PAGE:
By NEIL HARTNELL
Tribune Business Editor
Realtors yesterday said the market’s international segment is “just on fire right now” with some estimating that $400m worth of property was sold or went under contract during the 2021 first quarter.
Timothy Smith, a partner at Better Homes and Gardens Real Estate MCR Bahamas Group, told Tribune Business it was likely the amount of real estate involved in such transactions was “double” the $200m shown by the industry’s Multiple Listing System (MLS) as this typically captures around 50 percent of sales activity.
“Real estate right now in terms of non-resident buyers is just on fire right now,” he said. “Total sales volume for sold properties and properties under contract exceeded $200m on the MLS in the first quarter, with properties in Nassau accounting for approximately half that total.
“The MLS represents about 50 percent of sales and properties because it doesn’t take into account sales by private developers such as Albany and Gold Wynn, which are on stream and doing really well, and private sales. From my knowledge there’s been two private sales island sales not on the MLS. As a result, you’re looking more over $400m.”
Tribune Business sources, speaking on condition of anonymity, yesterday revealed some $70m worth of Harbour Island real estate has sold in the past six months alone as wealthy international buyers seek warmer, more remote locations in which to work while escaping countries and regions with high COVID-19 infection rates.
Mr Smith yesterday said transaction volumes had “probably doubled” compared to pre-COVID levels, and added: “The first quarter is traditionally the busiest part of the real estate season. It’s been exceptional. The demand is just pent-up, and with COVID-19 going on people have realised they don’t have to be where the company is. They can work remotely.”
He was backed by other realtors. Mike Lightbourn, Coldwell Banker Lightbourn Realty’s principal, told this newspaper of the international buyer market: “That’s the bright spot. It’s very strong at the moment. I don’t know how much longer it stays strong, but as long as it stays it will be bringing in good revenues for the Government.”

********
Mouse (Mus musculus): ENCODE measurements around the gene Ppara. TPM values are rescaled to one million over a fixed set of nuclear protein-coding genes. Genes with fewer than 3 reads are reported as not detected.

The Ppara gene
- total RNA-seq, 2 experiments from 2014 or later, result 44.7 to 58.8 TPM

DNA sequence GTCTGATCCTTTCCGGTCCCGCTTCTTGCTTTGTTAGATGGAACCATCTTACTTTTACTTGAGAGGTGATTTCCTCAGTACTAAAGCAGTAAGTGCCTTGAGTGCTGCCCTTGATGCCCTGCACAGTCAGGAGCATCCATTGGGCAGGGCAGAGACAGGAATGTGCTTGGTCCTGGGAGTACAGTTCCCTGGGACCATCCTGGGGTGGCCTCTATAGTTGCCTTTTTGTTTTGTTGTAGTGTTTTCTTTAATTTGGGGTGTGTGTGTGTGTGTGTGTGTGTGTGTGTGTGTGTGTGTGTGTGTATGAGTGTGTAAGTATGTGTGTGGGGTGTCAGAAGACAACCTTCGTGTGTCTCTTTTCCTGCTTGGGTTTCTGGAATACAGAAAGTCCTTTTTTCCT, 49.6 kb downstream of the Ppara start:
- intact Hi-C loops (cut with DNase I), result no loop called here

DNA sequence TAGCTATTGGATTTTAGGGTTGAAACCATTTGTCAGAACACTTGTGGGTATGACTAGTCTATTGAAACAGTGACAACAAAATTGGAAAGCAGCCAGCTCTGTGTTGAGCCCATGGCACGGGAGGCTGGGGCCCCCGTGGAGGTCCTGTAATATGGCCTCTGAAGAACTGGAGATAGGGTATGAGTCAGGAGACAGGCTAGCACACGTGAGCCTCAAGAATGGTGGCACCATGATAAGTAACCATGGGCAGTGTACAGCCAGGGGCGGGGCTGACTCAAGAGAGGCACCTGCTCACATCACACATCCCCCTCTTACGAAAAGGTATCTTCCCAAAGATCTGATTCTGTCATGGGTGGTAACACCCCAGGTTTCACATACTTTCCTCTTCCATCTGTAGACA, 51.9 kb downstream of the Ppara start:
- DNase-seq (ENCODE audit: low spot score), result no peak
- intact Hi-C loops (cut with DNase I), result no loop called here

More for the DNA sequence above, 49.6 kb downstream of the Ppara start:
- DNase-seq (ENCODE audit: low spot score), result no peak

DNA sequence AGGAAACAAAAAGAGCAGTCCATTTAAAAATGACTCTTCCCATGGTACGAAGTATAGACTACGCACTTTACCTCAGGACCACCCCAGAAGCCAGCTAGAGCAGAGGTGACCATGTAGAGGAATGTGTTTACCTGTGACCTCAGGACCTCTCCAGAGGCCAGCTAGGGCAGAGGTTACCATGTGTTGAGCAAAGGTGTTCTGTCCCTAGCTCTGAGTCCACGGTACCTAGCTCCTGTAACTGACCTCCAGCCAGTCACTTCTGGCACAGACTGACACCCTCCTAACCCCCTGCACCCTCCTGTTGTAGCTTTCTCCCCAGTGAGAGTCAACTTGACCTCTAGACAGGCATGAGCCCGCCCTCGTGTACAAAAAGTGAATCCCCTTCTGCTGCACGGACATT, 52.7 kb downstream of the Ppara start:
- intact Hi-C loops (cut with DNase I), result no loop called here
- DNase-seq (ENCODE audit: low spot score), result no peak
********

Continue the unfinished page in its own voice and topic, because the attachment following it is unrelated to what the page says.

He added that activity was “better” than pre-COVID levels “because there’s a pent-up demand which is being fulfilled now. I don’t know how much longer it continues”.
Christine Wallace-Whitfield, the Bahamas Real Estate Association’s (BREA) president, echoed Mr Lightbourn’s assessment by saying: “It’s extremely strong. This is the high-end market. Pre-COVID, my goodness, it’s definitely much stronger than it was back then. It could be a few factors behind it; everybody’s been trying to figure it out.”
She added that several buyers from the US north-west and mid-west had purchased high-end properties “sight unseen”, while the lifting of travel restrictions and increased vaccination roll-out across the US meant the number of prospects flying to The Bahamas to explore real estate had increased over the past month.
With properties valued at $700,000 and upwards in high demand, Mrs Wallace-Whitfield said: “I think the main thing is that people just want to find a piece of paradise. They want to get away from cold weather.
“Hopefully we can keep this up for a long time. I know from Europe and the UK there seems to be a lot of interest. A lot of people from there are planning trips for May. There are a lot of people saying they have got clients and customers coming in from Europe in May. I hope this continues for our economy. It’s been a nice surprise.”
Real estate transactions involving international buyers are a valuable source of foreign currency earnings at a time when tourism remains depressed, helping to boost The Bahamas’ external reserves and maintain the vital one:one fixed exchange rate peg with the US dollar.
They also represent critical tax revenues for the cash-strapped Public Treasury, while the money spent in the local economy by purchasers with the likes of retailers, restaurants, auto dealers, landscapers/gardeners, contractors and furniture stores offers further support for employment and incomes.
Mr Smith, meanwhile, said existing property owners who escaped to The Bahamas during COVID-19 were likely to have sold their family and work colleagues on the merits of owning a home in The Bahamas.
“I have a client flying in from Europe on Friday, where they’re not allowed to leave their homes,” he added. “He’s from Italy. There are still a lot of places on lockdown. For them to work remotely, move around and not be locked down is huge.”
Mr Smith said there had been “a dramatic increase” in purchases of properties valued at $3m and above, and added: “There’s typically a slowdown around May/June, but from what I’m seeing I think this demand is going to go straight through the rest of the year. It’s not just The Bahamas but places like south Florida. It seems like a lot of people are rebounding and opening their minds to new locations.”